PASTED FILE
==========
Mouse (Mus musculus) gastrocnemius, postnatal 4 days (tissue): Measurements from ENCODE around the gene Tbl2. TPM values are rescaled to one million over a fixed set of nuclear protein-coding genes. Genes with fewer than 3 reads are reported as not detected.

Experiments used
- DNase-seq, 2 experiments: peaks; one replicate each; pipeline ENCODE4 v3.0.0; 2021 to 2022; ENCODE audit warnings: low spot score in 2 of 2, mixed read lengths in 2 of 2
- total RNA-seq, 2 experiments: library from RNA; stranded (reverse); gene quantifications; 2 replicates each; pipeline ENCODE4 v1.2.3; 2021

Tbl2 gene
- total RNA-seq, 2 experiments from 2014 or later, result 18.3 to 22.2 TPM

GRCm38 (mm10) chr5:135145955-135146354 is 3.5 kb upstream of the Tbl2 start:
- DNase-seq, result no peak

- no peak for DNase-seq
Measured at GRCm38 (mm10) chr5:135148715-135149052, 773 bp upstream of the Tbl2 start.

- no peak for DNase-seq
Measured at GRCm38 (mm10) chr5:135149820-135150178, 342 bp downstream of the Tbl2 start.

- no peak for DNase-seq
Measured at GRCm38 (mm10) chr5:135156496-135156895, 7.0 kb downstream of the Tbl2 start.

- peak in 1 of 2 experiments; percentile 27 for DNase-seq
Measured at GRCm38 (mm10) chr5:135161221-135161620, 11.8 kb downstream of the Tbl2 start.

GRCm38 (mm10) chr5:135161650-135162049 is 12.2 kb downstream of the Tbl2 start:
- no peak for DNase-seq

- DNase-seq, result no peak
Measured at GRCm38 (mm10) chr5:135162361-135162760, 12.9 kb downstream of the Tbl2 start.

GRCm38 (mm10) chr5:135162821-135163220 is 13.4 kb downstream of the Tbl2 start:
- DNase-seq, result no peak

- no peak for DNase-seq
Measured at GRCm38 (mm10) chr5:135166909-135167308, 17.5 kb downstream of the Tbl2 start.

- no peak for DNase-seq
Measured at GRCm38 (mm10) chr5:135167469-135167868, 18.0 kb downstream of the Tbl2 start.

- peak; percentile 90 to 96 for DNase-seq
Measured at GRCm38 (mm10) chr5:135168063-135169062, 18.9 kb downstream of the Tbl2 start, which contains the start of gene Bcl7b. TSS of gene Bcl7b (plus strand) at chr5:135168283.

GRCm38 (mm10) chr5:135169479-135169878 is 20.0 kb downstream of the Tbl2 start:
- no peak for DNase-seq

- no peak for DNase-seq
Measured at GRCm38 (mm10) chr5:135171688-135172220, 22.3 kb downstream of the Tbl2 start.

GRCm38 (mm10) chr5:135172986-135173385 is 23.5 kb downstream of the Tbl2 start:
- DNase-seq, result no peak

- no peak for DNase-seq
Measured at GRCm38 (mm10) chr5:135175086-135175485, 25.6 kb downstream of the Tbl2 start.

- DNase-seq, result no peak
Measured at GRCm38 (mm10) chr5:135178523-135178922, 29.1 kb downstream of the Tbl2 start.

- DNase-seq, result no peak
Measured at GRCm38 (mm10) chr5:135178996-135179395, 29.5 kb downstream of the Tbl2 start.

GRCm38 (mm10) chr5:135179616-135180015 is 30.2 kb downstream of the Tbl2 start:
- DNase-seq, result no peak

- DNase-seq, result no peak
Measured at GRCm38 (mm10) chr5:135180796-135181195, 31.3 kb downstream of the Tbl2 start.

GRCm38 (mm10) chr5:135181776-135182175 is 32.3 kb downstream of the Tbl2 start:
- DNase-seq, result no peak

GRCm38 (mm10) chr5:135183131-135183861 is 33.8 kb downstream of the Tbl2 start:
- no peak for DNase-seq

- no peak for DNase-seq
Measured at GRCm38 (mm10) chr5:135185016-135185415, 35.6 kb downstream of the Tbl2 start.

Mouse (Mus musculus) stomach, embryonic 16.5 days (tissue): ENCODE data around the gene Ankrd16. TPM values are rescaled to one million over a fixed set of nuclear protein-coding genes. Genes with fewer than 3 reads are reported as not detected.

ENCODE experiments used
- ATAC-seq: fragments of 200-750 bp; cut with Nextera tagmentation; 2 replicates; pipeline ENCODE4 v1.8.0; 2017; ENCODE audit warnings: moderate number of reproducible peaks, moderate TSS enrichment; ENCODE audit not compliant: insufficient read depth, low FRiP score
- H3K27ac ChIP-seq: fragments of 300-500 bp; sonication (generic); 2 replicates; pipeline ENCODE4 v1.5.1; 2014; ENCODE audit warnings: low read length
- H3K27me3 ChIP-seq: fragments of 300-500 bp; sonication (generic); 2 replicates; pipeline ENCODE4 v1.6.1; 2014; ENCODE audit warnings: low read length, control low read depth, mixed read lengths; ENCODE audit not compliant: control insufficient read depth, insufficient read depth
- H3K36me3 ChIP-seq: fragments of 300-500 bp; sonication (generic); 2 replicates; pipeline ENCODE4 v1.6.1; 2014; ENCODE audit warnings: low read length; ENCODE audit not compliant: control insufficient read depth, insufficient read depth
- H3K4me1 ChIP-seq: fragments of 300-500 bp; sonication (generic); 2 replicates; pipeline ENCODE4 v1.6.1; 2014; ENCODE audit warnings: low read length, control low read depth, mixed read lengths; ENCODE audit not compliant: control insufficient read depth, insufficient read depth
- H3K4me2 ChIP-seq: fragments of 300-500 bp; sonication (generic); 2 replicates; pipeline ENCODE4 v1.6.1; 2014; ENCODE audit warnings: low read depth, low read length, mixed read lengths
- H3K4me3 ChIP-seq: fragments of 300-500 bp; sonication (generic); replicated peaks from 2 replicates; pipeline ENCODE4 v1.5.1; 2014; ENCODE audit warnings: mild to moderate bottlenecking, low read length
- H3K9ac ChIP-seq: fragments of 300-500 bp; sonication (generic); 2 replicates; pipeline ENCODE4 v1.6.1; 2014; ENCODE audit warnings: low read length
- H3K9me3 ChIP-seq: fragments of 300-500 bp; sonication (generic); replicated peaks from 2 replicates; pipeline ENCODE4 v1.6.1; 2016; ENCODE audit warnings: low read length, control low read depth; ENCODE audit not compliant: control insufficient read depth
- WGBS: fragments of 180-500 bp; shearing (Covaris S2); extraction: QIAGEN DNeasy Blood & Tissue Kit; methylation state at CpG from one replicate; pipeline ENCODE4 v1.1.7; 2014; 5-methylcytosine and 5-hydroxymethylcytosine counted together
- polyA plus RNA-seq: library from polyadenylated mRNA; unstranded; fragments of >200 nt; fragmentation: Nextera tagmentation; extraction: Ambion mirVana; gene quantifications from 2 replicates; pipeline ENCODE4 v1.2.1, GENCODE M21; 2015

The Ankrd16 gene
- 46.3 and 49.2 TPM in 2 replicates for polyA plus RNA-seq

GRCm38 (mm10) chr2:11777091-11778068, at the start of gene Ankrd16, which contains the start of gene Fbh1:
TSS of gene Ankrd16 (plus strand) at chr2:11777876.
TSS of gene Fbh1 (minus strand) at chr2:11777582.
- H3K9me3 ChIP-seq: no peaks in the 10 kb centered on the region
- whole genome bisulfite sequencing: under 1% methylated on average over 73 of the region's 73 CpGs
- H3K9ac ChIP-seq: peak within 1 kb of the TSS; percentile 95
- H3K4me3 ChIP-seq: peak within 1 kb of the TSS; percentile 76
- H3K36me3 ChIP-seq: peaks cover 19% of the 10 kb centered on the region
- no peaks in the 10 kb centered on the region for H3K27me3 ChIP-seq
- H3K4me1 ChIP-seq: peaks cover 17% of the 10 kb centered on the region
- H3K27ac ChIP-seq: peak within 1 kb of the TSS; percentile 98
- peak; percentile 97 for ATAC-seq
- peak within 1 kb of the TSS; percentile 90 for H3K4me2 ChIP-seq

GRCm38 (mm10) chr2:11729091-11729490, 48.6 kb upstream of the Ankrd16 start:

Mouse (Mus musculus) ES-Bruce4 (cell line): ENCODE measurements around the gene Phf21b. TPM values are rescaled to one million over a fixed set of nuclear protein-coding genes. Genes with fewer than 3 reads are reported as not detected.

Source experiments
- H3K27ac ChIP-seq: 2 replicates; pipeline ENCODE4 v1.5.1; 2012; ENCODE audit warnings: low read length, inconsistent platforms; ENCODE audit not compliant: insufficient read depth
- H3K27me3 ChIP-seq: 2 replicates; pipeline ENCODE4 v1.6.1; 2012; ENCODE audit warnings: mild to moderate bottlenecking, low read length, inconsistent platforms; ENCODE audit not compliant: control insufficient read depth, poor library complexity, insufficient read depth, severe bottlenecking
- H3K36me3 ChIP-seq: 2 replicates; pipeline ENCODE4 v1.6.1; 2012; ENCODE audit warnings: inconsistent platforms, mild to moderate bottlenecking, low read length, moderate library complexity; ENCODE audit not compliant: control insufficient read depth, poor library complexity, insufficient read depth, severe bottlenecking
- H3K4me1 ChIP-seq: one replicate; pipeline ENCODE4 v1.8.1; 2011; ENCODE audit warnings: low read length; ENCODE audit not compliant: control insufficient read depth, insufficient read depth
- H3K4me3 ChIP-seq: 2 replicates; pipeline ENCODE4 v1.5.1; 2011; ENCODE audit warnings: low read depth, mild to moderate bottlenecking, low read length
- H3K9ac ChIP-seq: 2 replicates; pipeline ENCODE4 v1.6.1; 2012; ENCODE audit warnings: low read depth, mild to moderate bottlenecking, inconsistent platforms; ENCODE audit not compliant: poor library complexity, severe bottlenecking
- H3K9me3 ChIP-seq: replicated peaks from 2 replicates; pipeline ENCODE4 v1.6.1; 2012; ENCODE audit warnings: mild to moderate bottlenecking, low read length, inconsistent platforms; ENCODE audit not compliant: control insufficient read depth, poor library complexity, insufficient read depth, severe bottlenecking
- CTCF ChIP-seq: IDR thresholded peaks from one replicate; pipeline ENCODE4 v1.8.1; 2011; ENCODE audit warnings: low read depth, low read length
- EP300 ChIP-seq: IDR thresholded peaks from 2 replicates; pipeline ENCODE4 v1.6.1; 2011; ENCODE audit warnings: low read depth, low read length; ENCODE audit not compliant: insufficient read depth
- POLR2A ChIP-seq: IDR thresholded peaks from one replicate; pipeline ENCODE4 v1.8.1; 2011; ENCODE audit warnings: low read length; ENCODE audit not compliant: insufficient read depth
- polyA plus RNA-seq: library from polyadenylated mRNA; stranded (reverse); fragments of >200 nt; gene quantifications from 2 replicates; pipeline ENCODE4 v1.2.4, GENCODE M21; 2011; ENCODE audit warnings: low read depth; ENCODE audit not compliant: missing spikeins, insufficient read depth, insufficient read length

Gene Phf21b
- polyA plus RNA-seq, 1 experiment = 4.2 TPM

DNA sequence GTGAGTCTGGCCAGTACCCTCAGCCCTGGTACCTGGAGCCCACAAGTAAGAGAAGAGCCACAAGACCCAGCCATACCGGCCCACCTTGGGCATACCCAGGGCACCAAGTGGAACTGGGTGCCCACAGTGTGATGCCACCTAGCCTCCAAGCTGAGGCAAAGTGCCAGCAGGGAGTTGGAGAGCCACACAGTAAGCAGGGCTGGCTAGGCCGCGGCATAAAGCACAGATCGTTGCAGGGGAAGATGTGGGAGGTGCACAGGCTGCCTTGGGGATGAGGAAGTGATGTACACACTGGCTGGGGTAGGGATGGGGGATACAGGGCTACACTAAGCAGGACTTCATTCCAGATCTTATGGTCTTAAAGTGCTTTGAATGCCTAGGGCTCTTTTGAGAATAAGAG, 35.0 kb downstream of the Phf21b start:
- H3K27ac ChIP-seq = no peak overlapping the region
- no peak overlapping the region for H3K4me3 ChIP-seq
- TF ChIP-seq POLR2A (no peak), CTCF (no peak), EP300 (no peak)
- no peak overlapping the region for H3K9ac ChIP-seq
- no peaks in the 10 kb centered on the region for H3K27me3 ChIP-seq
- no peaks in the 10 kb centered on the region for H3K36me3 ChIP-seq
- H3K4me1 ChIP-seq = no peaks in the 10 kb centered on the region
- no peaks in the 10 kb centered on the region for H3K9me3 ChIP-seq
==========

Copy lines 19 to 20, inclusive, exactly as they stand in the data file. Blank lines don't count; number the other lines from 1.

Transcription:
- DNase-seq, result no peak
Measured at GRCm38 (mm10) chr5:135162361-135162760, 12.9 kb downstream of the Tbl2 start.